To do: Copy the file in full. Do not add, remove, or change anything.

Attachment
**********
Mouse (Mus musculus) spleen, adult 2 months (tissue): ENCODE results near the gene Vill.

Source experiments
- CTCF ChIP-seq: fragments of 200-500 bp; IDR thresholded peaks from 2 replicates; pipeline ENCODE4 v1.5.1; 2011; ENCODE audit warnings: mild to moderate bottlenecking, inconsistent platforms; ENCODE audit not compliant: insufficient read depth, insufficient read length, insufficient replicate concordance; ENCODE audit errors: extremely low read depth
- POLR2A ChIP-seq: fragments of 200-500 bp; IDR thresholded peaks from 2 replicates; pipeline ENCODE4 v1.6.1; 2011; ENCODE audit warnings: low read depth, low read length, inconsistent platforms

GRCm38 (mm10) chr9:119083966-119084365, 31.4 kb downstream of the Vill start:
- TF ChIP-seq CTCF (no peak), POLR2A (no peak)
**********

Mouse (Mus musculus) spleen, adult 2 months (tissue): ENCODE results near the gene Vill.

Source experiments
- CTCF ChIP-seq: fragments of 200-500 bp; IDR thresholded peaks from 2 replicates; pipeline ENCODE4 v1.5.1; 2011; ENCODE audit warnings: mild to moderate bottlenecking, inconsistent platforms; ENCODE audit not compliant: insufficient read depth, insufficient read length, insufficient replicate concordance; ENCODE audit errors: extremely low read depth
- POLR2A ChIP-seq: fragments of 200-500 bp; IDR thresholded peaks from 2 replicates; pipeline ENCODE4 v1.6.1; 2011; ENCODE audit warnings: low read depth, low read length, inconsistent platforms

GRCm38 (mm10) chr9:119083966-119084365, 31.4 kb downstream of the Vill start:
- TF ChIP-seq CTCF (no peak), POLR2A (no peak)